“Ender’s Game” is a science fiction film about a young boy who is taken from his family and sent to a special school to be trained as one of the leaders of the military in the war against an alien race. This space opera promises a visual feast that also contains an exciting plot, but does the film live up to expectations?
The movie is based on the award-winning book of the same name by Orson Scott Card. While some mentions of the book are necessary for this review, I judged the film on its own merits. Needless to say, the book was better.
Young child Ender Wiggin is a brilliant young boy who leaves his home and goes to the Battle School. The school is located on space stations where child prodigies are trained to be the leaders in the war against the Formicans, an alien race that nearly wiped out humanity 50 years ago.
From the beginning, the film does a good job of characterizing its titular character, showing Ender as a boy who is almost too smart for his own good, constantly at odds with the plethora of characters that pop up because they resist how brilliant he is compared to them.
The film successfully delivers the idea of Ender’s brains, too. Where other films might just tell us he is smart through a speech delivered by a side character, we are consistently shown examples of Ender’s genius.
This level of characterization sadly is not repeated in the other characters, whose stilted lines and haphazard actions, while well acted, are somewhat jarring.
There are so many characters, each with so little time that you get the impression they are a collection the writer couldn’t bring himself to discard, instead trying to cram as much as he could into each character’s section of the film.
A similar feeling persists through the entire movie. The individual parts are good, but everything is so rushed that nothing is able to really come together as intended. The CGI sequences are certainly spectacular, especially towards the end of the film, but all of them could have benefitted from more screen time.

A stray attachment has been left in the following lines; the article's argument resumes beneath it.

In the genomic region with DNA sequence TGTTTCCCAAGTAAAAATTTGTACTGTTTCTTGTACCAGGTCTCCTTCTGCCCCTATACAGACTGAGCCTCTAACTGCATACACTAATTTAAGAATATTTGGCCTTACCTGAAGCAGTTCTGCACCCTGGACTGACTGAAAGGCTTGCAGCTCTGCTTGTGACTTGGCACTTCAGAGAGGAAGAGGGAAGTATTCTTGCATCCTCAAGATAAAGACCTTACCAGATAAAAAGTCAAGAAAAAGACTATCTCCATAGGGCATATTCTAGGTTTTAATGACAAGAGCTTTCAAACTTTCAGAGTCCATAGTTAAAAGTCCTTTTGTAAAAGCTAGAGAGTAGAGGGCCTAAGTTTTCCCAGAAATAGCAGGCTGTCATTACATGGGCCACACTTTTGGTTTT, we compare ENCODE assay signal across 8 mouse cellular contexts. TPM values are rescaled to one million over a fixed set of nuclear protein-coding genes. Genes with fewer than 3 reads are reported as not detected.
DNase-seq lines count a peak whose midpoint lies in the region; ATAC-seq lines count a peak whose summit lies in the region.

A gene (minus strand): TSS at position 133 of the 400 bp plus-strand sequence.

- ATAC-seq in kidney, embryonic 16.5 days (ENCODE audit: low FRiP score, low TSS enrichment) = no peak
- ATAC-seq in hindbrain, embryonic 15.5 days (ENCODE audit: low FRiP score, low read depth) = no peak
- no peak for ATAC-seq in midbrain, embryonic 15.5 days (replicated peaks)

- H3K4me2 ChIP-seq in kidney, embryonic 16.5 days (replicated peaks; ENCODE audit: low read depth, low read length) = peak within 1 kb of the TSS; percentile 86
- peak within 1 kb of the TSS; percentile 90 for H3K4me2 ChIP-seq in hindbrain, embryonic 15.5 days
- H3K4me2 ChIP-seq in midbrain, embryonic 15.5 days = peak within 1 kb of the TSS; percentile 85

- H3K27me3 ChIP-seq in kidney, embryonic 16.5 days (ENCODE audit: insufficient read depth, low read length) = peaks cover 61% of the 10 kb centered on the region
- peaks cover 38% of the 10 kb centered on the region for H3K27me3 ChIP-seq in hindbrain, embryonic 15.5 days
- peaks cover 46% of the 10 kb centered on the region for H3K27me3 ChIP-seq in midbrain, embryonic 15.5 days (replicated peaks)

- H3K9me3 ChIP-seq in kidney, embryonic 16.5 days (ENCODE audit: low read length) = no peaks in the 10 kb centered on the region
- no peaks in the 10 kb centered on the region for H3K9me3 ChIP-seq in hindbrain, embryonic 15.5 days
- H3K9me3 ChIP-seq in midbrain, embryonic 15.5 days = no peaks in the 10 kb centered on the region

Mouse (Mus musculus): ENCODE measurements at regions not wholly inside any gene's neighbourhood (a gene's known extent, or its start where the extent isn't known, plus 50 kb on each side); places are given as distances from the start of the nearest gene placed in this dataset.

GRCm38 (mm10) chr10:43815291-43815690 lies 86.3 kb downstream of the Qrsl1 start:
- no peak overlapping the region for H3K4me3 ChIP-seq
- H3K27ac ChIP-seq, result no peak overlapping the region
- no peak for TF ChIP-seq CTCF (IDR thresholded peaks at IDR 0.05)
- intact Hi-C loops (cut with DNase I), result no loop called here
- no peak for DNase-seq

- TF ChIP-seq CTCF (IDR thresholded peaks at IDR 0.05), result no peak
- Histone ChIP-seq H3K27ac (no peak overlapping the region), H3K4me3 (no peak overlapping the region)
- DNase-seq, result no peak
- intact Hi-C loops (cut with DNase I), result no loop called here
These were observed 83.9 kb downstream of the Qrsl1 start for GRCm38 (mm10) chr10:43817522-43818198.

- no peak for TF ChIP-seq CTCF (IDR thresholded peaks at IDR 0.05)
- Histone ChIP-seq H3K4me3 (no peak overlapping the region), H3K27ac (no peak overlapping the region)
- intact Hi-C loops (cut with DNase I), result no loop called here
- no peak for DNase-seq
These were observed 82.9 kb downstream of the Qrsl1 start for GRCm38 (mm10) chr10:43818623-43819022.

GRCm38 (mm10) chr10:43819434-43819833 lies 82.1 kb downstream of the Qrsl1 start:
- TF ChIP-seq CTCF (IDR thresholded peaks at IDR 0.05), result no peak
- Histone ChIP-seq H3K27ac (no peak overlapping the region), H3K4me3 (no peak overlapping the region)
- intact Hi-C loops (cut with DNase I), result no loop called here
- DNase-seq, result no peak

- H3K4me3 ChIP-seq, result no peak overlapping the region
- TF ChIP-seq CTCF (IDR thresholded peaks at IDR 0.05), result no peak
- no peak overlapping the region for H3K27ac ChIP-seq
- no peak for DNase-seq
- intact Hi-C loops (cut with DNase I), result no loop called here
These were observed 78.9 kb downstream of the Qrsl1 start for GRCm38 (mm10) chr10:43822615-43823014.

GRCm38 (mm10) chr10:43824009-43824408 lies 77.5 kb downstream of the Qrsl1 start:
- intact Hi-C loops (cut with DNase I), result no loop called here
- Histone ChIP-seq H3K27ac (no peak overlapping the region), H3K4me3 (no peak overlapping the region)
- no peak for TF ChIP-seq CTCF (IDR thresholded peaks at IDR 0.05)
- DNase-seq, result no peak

If certain action parts could have been trimmed down so that the Battle School, and later Commander School, could have had a greater focus, the film would have been better. The two school parts featured a lot of character development and were some of the strongest aspects of the movie.
Sadly, the movie suffers from an incredibly fast, jam-packed pace. Fans of the book series might cry in anguish at the things that didn’t make it to the film. Valentine and Peter’s terrestrial subplot was completely removed, and many of the Battle School fights were condensed into fewer battles.
There’s an obvious sense that as much of the book as possible was put in, and on a whole the film suffers for it. Too much time is spent on scenes and characters that, while certainly interesting, just don’t have the time to be developed, to the detriment of the parts that remain the core of the film.
It’s important to note that, as a whole, the film is still pretty good. Yes, it suffers in some obvious places, but the individual parts are all quite well done. Sadly, they don’t come together to form an impressive whole.
3.5 stars out of 5